Newspaper review: Anticipation over Mubarak departure
"Mubarak's long goodbye" is how the Times headlines news that the Egyptian president will not be standing for re-election in September.
The Guardian says he has bowed to the inevitable after the US withdrew support for its closest Arab ally.
The front of the Independent is filled with a photo of demonstrators in Cairo.
In the paper's words "secular and devout, rich and poor, they marched together with one goal, to rid Egypt of its least loved dictator".
'Chaos and confusion'
The government's new website mapping crime street-by-street gains comment.
The Daily Mail says some residents were furious when they found their streets were ranked alongside the worst crime zones because of data errors.
The Daily Telegraph points out that a road in Haywards Heath appeared to have abnormally high levels of anti-social behaviour - until it emerged the figures included hoax calls.
In the Sun's opinion, the online maps are a "recipe for chaos and confusion".
The Daily Express is alarmed by the latest developments in the controversy about giving prisoners the vote.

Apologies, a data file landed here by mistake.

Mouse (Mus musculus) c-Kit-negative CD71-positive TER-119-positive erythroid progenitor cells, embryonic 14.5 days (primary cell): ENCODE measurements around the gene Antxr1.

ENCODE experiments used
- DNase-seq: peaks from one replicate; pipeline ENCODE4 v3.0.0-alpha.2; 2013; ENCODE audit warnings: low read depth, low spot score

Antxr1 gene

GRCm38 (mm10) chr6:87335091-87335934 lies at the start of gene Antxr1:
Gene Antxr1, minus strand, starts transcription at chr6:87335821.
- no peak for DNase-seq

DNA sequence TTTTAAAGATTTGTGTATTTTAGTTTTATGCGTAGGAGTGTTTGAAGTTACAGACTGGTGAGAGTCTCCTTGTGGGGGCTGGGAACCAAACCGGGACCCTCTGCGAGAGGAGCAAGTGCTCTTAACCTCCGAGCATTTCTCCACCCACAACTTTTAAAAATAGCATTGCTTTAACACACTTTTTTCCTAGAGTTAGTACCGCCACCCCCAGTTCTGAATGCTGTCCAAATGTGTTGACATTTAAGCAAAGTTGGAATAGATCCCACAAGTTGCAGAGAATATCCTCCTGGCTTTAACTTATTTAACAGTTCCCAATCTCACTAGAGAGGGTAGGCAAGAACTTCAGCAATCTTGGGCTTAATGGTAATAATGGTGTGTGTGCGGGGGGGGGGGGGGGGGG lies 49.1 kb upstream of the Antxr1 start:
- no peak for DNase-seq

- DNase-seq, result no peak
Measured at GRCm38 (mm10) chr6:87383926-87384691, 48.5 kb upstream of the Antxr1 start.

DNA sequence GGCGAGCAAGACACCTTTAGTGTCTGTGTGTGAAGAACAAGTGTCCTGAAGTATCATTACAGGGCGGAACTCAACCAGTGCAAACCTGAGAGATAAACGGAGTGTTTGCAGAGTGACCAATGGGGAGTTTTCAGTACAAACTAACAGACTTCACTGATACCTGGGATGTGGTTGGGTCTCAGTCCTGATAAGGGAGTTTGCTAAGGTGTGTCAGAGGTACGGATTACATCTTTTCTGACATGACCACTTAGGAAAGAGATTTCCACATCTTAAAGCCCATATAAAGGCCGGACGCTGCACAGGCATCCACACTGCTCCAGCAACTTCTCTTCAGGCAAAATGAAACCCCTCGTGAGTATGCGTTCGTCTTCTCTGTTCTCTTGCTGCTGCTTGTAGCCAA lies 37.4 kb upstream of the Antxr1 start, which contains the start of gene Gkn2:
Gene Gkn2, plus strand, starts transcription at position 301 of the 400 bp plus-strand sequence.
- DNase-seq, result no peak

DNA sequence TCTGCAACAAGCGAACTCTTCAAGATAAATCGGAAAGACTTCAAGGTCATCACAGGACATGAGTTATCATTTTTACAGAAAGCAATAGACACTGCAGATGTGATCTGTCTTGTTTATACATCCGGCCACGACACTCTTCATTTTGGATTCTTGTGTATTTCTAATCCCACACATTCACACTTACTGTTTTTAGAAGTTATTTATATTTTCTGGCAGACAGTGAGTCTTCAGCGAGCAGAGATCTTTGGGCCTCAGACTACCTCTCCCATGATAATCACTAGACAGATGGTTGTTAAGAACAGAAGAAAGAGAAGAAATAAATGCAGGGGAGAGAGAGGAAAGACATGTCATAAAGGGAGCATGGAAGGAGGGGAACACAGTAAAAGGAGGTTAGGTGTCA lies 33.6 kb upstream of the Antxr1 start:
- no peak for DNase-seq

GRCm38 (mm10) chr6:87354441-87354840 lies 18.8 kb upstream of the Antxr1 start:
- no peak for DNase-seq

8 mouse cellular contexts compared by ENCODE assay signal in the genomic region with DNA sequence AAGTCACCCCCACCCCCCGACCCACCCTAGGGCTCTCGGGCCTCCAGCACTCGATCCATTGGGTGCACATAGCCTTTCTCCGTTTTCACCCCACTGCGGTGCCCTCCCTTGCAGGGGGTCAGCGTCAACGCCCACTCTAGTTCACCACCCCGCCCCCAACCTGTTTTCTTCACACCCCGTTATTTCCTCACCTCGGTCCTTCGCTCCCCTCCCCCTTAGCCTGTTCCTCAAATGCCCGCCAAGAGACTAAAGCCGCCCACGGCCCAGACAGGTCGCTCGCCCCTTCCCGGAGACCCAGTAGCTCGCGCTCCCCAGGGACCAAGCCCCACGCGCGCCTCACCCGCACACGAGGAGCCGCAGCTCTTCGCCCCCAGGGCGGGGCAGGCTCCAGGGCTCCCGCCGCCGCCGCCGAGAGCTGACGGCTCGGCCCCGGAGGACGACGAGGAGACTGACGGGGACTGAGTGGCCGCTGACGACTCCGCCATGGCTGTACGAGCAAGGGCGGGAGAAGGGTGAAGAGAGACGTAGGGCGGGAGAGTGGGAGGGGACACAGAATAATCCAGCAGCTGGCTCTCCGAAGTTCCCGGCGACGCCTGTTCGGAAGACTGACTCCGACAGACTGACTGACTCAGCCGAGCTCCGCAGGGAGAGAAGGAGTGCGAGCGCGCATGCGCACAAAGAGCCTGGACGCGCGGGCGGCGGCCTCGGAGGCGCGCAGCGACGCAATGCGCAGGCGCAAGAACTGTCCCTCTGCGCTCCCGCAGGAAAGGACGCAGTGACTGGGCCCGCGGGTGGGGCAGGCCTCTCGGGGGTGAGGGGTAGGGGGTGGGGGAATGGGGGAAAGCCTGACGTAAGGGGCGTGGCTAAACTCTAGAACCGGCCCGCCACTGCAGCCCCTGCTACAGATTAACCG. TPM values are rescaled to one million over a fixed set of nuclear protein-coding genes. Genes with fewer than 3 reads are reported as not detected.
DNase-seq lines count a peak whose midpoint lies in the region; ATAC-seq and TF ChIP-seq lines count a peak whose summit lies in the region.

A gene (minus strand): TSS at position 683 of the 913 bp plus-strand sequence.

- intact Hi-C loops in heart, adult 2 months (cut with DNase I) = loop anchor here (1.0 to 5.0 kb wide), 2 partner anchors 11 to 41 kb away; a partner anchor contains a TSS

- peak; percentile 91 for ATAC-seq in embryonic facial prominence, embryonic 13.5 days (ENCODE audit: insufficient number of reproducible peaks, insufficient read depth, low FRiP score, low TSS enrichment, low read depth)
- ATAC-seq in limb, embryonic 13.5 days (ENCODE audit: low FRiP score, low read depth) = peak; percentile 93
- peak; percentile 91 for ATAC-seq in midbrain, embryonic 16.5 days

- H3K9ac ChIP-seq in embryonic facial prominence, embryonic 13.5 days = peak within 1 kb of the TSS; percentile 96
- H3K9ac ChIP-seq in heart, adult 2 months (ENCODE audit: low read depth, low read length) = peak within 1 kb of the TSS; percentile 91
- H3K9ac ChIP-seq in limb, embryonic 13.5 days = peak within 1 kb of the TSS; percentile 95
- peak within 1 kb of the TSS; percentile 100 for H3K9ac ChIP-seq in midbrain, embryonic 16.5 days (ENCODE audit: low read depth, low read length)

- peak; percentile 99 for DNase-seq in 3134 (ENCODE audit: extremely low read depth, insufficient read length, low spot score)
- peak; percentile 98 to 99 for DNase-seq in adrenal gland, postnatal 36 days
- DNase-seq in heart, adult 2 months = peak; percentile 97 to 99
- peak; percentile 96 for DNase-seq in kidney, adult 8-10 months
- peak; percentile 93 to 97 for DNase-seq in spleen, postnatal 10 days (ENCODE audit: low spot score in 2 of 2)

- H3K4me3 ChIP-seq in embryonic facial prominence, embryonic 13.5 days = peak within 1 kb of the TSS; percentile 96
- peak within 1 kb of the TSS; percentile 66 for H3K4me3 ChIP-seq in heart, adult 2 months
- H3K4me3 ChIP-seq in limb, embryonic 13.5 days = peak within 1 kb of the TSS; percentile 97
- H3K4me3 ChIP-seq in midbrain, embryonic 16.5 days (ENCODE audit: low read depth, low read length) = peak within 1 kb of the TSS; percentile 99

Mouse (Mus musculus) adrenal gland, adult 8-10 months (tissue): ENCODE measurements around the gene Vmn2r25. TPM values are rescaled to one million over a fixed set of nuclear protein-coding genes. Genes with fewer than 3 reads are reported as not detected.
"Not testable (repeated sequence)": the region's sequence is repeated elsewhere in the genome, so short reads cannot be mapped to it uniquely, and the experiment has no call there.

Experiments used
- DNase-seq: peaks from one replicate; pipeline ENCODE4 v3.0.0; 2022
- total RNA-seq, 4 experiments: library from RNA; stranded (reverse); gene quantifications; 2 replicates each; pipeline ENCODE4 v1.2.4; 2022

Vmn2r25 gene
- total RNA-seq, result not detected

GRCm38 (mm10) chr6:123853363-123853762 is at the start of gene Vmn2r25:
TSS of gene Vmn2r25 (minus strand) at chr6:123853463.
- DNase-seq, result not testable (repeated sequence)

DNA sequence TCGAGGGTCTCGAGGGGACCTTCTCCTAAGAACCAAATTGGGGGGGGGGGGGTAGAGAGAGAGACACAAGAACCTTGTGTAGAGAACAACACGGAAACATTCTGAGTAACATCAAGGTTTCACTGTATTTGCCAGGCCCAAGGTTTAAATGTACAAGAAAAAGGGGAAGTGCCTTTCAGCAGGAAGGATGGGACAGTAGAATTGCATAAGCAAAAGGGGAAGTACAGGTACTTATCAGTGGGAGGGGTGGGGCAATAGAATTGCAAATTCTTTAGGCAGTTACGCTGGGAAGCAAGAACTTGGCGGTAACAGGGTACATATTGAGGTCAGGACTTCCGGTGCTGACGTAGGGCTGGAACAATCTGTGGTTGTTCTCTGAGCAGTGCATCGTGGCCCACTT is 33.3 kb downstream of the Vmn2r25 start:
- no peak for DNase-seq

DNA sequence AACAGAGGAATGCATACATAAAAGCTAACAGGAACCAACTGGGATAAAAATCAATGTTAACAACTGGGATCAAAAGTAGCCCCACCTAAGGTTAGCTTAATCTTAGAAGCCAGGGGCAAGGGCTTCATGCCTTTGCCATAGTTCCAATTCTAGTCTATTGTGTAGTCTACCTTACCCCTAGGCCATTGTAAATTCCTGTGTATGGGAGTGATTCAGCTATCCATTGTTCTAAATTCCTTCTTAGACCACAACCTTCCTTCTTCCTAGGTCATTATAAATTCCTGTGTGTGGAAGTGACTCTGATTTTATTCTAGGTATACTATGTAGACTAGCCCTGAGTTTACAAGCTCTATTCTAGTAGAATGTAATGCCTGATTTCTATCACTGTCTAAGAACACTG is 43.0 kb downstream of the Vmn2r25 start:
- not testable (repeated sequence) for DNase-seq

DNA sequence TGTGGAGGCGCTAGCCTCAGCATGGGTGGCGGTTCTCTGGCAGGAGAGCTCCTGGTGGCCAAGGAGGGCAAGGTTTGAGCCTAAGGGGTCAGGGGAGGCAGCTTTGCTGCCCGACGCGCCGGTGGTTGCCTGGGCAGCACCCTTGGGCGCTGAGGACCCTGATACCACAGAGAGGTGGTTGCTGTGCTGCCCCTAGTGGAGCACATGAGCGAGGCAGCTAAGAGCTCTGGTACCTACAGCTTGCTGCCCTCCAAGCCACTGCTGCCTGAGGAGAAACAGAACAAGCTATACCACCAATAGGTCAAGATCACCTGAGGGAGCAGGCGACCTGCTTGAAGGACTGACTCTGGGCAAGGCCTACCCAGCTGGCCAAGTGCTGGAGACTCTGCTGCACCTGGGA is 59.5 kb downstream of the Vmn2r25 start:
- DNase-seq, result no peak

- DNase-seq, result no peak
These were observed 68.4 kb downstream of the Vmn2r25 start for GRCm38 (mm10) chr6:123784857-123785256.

The paper is unhappy that ministers have been told they risk being sued for compensation unless they act on the issue in time for this May's elections.
The Daily Mirror's front page has new pictures of a flat in Leeds thought to have been used as a bomb factory for the 7 July 2005 attacks in London.
"Hell's kitchen" is the paper's description of the scene.
Doubtless Queen Victoria was not amused by the exploits of someone whom the Daily Telegraph describes as the world's first celebrity stalker.
The intriguing story of 14-year-old Edward Jones has been pieced together by university lecturer Dr Jan Bondeson.
The Daily Mail says even by the standards of modern celebrity culture, Jones went to extraordinary lengths.
The teenager broke into Buckingham Palace three times, sat on the throne and even stole the Queen's bloomers.